What happens when EM-1 becomes 2 then 3 then 4 then doh! ???
Alan G Thompson: The main issue is: What can Adobe add to PShop? It's a very mature product. Being able to fix blurred images? really? At the level of photograph users skill, who takes blurry photos? What can adobe add to Lightroom and Photoshop thats worth paying for? Not much if nothing, so the answer is as there is little value in upgrading they make you rent it! How stupid do you think we are?
For new users LR at over a £100 and CS6 at over £600 is a very expensive proposition. £10 to £20 will seem like a good deal for a top quality combination.
I suspect most amateur users like me, with fully paid for none pirate copies of CS5 and LR5, are somewhat disenchanted with Adobe's antics. I personally cannot help but resist the cloud as long as possible in the hope that some other vendor comes up with a truly competitive product. Otherwise I fear we might all be assimilated into the collective :-(
Please be careful. It might be my set up but I don't thinks so. If you're using a completely sRGB workflow and are certain that none of your images have other embedded profiles such as aRGB or ProPhoto then you should be okay. Otherwise checkout my experience here.
AngryCorgi: Is it just me or is Marissa Mayer insanely cute?
It seems professional retouchers are the new elite. Hope they can afford the renewals on Creative Cloud next year. It'd be a shame to lose such talent ;-)
In these uncertain times (if there ever were any certain ones) I suspect that it is very difficult for most people not earning a living from photography to suck-up the concept of yet another monthly charge; it certaintly is for me. To move to a monthly subscription would make my photography seem like a tax rather than a pleasure that I'd previously enjoyed at my convenience. Basically if I stick with Adobe and they "cloud" Lightroom (which I guess they will within a couple years), I lose my edits too.
I love photography as a pastime and, I suppose, aspire to producing great photographs. Up until now, for the most part, it has been possible to access the best tools that even the professionals have access to and to guage the quality of my efforts against the great good, perhaps no-longer.
Adobe, with this very cynical move have alienated the enthusiast and at a stroke placed those that can afford it in a (perceived) tier of there own. I for one will not pay the Adobe Tax.
Marques Lamont: $49.99 USD per month for 12 months is not bad. It's like renting software.
It's $12.50 per week. That's the same as eating McDonalds twice a week.
This is just to eliminate piracy. I don't think it's a bad thing, as piracy almost KILLED the design industry.
I don't buy the piracy angle, it's all about shareholders and the stock market. Steady reliable income streams are more attractive than stock that peaks and troughs every 18 months or so upon release cycles.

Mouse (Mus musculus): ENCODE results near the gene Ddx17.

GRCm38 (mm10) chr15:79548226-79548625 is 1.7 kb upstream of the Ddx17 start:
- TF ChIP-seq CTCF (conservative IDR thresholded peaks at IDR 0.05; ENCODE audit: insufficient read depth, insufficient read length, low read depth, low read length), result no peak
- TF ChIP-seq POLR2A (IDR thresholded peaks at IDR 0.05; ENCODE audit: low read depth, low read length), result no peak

I believe this sort of model is being pushed at corporate level and is high risk to Adobe not least of which can be seen on the forums here and this thread in particular.
I suspect they've got it wrong and will lose a lot of custom and good will. However, from their perspective, I suppose they view PS Elements as the hobbyist option and PS CS for the Pro's. Unfortunately, most people who get serious about their hobby want the best that they can get and Elements doesn't seem to fit quite as well with that type of user. I wonder if some significant updates will come to Elements when they realise that their income stream just halved overnight!
Marcin 3M: Pity.Only thing for me is to decide, if cs6 upgrade as a final step is a good option, or shuld i rather try different options.I have Corel products, including latest psp and aftershot. Time to give them a try... Or jump to PhaseOne programs.Sorry to see, how some era is dying, or rather is being killed. Hope the new will fill the gap.
Adobe killed Photoshop for me originally when they announced that you couldn't get CS6 without having CS5. Against my better judgemnent I bought CS5 only to find that they backed off that stance and allowed CS3 owners (Which I was one a month or so earlier) to then upgrade to CS6. As a cash strapped amateur hobbyist I was and am still vey upset with this sort of highly dubious business tactic. With CS5 being so rarely used I cannot justify such an upgrade to CS6 and definitely not the cloud. I use Lightroom 4 and PSP X4 more than CS5. PSPX4 is in no way as polished as PS but it's very much easier and more intuitive to use when I need to do a bit of detailed masking etc. Aftershot Pro is IMHO useless at recovering highlights so I'm staying with Lightroom for now (until they cloud it!)
hoggdoc: Hey what happened to the other changes that were 1.2 update that was pulled. I thought they were fixing a few problems then would be releasing the update in it's original form.
Has there been any word from the Mother Company about addressing some of the requests for additional features like FOCUS PEAKING when in MF mode? With the millions of SONY dollars in the bank I hope they spend a little on improvements on the OM-D before releasing an upgrade.
I use LR2 quite a bit and like it. I hardly ever use CS3. I was resisting the urge to upgrade at £190 because even at that price the cost seemed extortionate for a product I rarely use. The only reason would be to protect my initial £500 investment. Upgrading at Approx £200 every 3 or 4 years was high, but a luxury I'd afford myself.
Adobe seem determined to force my hand, so here's my solution. I'll keep CS3 for as long as it'll work. I might buy later versions of LR, but Raw Therapee is catching up fast, (half an hour this-morning gave me a good feeling about this option) Canon's own DPP is very usable and in some cases gives better results.
retaining CS3 will enable me to make sense of most online tutorials. Gimp's not 16bit enabled so I'm not sure about that, but for what I do PSP is probably enough alongside Raw Therapee and / or LR.
Adobe have basically lost my £1 / week subscription, because they wanted to up it to £4 / week. So good luck and thanks for all the fish.